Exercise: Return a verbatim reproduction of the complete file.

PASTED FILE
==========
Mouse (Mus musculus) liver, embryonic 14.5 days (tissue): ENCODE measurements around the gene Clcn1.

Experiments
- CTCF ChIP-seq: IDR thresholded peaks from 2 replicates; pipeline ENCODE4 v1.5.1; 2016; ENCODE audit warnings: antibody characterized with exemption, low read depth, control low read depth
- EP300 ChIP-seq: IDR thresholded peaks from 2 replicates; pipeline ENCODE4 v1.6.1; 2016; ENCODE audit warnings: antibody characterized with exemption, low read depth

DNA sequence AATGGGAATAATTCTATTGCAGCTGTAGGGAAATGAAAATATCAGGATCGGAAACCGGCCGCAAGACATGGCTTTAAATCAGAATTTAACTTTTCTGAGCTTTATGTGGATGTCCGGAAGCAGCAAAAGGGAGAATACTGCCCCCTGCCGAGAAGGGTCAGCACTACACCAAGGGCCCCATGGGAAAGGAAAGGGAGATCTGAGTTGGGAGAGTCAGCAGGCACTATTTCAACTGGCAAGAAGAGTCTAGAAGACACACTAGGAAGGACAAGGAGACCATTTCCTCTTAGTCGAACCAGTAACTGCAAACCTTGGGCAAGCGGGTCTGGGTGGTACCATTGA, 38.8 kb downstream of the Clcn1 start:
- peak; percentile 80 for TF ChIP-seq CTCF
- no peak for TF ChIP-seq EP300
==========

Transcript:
Mouse (Mus musculus) liver, embryonic 14.5 days (tissue): ENCODE measurements around the gene Clcn1.

Experiments
- CTCF ChIP-seq: IDR thresholded peaks from 2 replicates; pipeline ENCODE4 v1.5.1; 2016; ENCODE audit warnings: antibody characterized with exemption, low read depth, control low read depth
- EP300 ChIP-seq: IDR thresholded peaks from 2 replicates; pipeline ENCODE4 v1.6.1; 2016; ENCODE audit warnings: antibody characterized with exemption, low read depth

DNA sequence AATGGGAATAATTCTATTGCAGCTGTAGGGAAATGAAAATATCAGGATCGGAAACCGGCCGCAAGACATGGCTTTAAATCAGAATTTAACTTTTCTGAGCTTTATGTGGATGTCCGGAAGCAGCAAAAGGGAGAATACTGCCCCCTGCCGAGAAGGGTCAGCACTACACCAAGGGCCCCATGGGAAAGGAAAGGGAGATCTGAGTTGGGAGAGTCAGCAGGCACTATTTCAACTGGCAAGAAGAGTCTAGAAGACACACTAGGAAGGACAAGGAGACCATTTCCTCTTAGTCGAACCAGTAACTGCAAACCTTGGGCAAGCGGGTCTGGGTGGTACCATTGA, 38.8 kb downstream of the Clcn1 start:
- peak; percentile 80 for TF ChIP-seq CTCF
- no peak for TF ChIP-seq EP300